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Research Project: Countermeasures to Control and Eradicate Foreign Animal Diseases of Swine

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Title: The C962R ORF of African swine fever strain Georgia is non-essential and not required for virulence in swine

item RAMIREZ-MEDINA, ELIZABETH - University Of Connecticut
item VUONO, ELIZABETH - University Of Mississippi
item PRUITT, SARAH - Oak Ridge Institute For Science And Education (ORISE)
item RAI, AYUSHI - Oak Ridge Institute For Science And Education (ORISE)
item SILVA, EDIANE - University Of Kansas
item Zhu, James
item VELAZQUEZ-SALINAS, LAURO - University Of Kansas
item Gladue, Douglas
item Borca, Manuel

Submitted to: Viruses
Publication Type: Peer Reviewed Journal
Publication Acceptance Date: 6/18/2020
Publication Date: 6/23/2020
Citation: Ramirez-Medina, E., Vuono, E.A., Pruitt, S., Rai, A., Silva, E., Zhu, J.J., Velazquez-Salinas, L., Gladue, D.P., Borca, M.V. 2020. The C962R ORF of African swine fever strain Georgia is non-essential and not required for virulence in swine. Viruses.

Interpretive Summary: African swine fever virus (ASFV) causes a devastating disease in swine, called African swine fever (ASF), that is currently spreading across Europe and Asia. There is no available vaccine for ASF, and currently only experimental live attenuated vaccines are derived from deletions of individual genes in the ASFV genome. In this study we a delete a gene in ASFV, that that has never been deleted before and did not alter the pathogenesis of ASFV. We identified two cellular proteins that bind this gene giving insight into how ASFV interacts with cells.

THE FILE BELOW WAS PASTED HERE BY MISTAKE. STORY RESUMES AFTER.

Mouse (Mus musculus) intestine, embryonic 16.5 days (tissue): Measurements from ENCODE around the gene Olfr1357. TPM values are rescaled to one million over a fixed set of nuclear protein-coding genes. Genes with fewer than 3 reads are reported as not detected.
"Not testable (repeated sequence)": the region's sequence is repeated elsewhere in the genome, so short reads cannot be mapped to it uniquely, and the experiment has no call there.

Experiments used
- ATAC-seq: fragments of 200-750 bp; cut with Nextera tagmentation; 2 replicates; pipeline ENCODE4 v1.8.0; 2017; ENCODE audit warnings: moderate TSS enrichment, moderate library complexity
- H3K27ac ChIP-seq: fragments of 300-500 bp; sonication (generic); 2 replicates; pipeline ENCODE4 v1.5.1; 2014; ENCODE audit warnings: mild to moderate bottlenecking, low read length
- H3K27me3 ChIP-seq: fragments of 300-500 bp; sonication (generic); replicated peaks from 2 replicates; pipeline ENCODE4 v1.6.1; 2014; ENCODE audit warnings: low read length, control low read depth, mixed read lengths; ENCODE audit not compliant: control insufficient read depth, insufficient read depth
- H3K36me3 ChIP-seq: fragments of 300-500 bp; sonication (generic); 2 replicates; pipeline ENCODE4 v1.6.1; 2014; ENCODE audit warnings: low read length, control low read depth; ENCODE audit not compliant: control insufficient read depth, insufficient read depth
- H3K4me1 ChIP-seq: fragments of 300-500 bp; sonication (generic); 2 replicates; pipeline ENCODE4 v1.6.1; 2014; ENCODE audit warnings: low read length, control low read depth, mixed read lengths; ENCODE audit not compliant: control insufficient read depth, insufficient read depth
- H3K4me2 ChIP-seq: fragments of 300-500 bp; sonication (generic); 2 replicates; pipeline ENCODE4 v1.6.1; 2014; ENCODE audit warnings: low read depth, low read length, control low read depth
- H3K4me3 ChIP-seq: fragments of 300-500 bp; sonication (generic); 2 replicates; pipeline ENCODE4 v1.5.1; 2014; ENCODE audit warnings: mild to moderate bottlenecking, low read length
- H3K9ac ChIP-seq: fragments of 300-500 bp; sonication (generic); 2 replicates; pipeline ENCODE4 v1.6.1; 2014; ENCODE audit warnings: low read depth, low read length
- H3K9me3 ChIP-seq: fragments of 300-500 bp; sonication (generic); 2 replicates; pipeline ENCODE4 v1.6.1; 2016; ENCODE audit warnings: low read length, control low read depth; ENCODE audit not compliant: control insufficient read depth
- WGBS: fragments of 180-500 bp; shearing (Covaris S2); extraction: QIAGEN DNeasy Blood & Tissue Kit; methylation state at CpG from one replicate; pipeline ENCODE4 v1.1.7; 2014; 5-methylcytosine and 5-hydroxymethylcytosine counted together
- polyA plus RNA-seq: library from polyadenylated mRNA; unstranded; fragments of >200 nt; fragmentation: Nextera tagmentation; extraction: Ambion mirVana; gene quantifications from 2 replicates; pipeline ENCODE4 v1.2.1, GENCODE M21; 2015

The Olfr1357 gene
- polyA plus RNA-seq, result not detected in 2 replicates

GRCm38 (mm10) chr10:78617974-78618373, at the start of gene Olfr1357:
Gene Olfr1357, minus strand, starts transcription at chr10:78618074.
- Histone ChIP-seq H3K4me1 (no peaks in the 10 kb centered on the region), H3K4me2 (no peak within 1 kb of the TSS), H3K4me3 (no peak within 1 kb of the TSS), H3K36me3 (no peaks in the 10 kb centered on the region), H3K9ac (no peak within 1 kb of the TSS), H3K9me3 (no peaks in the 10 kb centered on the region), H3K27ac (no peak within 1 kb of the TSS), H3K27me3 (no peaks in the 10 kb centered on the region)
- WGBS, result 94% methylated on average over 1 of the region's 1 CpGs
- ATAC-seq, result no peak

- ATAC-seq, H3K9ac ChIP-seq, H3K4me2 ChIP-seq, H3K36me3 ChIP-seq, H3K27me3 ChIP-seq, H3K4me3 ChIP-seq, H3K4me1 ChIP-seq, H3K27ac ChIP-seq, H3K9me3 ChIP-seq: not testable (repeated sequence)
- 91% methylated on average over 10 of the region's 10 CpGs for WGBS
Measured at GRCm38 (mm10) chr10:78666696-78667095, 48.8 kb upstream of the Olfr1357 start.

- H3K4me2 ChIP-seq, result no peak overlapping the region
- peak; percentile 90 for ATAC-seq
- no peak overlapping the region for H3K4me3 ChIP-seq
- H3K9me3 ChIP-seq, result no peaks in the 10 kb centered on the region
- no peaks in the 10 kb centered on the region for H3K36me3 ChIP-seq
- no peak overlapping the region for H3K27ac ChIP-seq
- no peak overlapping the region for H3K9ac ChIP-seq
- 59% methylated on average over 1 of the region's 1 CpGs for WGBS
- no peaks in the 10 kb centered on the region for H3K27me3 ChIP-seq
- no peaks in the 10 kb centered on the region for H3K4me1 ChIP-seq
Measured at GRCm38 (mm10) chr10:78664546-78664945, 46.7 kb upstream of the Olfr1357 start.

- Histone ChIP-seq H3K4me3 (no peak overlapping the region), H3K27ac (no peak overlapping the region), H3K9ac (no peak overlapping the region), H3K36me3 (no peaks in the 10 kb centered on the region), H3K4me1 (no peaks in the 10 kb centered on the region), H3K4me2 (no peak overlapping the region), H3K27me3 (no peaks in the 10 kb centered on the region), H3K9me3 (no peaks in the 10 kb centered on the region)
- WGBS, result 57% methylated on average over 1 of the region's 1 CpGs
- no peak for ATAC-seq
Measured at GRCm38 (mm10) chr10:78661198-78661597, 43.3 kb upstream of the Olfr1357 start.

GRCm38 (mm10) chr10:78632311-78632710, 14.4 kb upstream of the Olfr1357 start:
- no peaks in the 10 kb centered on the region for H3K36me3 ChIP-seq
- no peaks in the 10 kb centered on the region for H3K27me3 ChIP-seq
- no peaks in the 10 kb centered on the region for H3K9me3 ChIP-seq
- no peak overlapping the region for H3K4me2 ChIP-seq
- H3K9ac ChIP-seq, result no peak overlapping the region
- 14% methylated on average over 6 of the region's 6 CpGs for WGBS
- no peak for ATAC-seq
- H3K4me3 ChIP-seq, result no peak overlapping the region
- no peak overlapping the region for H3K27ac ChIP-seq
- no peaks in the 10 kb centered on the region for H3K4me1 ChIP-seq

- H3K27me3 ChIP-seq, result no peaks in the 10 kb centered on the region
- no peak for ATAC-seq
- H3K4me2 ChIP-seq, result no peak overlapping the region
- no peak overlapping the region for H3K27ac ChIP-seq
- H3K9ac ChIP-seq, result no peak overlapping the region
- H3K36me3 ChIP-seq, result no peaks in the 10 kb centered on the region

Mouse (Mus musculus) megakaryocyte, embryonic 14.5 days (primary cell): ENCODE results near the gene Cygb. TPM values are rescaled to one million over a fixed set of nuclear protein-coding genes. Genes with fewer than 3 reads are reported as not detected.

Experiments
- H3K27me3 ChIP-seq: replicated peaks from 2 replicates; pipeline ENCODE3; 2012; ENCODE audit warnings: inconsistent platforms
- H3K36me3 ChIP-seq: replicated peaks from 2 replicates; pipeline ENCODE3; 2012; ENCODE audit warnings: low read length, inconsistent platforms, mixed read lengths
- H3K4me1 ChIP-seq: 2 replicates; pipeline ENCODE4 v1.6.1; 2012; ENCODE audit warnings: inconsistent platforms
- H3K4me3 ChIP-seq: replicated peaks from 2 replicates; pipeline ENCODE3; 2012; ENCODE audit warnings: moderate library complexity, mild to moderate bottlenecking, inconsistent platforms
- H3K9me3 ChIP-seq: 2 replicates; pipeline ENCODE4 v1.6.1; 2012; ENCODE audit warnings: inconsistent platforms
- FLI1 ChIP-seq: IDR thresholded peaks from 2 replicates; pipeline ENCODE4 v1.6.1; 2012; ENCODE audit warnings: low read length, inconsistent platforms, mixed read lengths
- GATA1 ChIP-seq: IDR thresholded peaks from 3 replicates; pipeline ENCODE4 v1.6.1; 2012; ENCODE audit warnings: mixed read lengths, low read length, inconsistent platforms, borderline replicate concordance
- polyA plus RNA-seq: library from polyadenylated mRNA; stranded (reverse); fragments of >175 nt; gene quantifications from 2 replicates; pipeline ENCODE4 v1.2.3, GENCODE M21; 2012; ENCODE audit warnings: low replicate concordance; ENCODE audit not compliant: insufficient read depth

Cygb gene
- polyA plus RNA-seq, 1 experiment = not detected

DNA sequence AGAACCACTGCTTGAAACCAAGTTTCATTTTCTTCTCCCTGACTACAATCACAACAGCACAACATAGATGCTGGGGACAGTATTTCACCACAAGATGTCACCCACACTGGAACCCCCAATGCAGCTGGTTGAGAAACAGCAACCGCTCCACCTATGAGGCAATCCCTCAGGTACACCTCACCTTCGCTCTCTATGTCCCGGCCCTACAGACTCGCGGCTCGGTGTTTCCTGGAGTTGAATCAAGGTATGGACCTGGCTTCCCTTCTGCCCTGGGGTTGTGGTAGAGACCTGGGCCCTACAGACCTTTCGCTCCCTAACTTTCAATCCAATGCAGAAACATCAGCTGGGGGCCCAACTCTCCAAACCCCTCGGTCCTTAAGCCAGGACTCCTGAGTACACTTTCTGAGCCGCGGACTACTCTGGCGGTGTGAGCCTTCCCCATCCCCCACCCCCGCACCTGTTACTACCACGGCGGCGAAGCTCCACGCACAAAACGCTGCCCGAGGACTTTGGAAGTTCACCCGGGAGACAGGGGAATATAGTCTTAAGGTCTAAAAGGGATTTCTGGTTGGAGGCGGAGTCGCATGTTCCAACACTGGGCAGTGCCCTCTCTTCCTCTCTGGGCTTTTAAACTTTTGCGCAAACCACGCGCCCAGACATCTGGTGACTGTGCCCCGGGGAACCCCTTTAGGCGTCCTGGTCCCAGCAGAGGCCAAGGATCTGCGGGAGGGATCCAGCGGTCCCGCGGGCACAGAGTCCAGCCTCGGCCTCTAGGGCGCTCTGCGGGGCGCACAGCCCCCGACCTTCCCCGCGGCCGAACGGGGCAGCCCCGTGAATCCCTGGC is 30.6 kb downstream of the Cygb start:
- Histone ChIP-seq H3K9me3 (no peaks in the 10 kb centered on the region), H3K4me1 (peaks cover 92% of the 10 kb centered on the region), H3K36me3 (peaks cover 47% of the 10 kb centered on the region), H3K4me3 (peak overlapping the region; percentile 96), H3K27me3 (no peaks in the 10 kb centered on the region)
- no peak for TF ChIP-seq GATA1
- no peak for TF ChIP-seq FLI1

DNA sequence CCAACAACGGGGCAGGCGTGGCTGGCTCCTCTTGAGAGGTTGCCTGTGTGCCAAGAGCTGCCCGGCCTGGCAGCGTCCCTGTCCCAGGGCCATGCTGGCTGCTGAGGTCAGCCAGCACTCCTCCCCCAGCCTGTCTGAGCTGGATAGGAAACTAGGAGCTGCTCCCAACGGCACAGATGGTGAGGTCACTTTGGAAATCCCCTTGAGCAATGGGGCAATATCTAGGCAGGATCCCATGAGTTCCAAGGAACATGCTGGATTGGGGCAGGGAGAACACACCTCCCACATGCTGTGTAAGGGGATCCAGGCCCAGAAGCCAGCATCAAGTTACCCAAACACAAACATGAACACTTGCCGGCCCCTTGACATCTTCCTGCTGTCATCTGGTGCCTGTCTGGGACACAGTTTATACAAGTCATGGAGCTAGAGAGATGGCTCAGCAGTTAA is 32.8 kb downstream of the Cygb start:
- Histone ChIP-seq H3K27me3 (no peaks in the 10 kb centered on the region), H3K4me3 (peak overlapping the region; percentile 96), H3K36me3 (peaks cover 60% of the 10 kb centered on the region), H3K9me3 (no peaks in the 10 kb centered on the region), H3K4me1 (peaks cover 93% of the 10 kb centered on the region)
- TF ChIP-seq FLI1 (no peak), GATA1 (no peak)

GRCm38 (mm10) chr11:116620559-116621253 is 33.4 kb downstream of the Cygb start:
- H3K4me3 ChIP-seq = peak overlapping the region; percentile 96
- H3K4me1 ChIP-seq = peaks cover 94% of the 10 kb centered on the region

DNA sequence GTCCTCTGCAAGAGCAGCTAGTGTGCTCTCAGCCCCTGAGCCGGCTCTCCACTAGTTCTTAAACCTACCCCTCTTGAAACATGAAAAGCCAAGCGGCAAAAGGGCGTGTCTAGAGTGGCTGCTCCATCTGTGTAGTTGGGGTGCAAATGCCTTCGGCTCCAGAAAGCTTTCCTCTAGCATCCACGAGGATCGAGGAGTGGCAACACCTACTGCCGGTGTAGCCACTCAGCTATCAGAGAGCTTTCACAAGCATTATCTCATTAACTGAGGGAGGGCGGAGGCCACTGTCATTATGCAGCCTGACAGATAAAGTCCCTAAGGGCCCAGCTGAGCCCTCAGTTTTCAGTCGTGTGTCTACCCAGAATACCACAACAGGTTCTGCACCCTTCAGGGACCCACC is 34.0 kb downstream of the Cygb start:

Technical Abstract: African swine fever virus (ASFV) is the causative agent of the African swine fever (ASF) epizootic currently affecting pigs throughout Eurasia, causing significant economic losses in the swine industry. The virus genome encodes for more than 160 genes, of which only a few have been studied in detail. Here we describe the previously uncharacterized ASFV open reading frame (ORF) C962R, a gene encoding for a putative NTPase. RNA transcription studies using infected swine macrophages demonstrated that the C962R gene is translated as a late virus protein. A recombinant ASFV lacking the C962R gene (ASFV-G-'C962R) demonstrated in vivo that the C962R gene is non-essential, since ASFV-G-'C962R had similar replication kinetics in primary swine macrophage cell cultures when compared to parental highly virulent field isolate Georgia2007 (ASFV-G). Experimental infection of domestic pigs with ASFV-G-'C962R produced a clinical disease similar to that caused by the parental ASFV-G, confirming that deletion of the C962R gene from the ASFV genome does not impact virulence.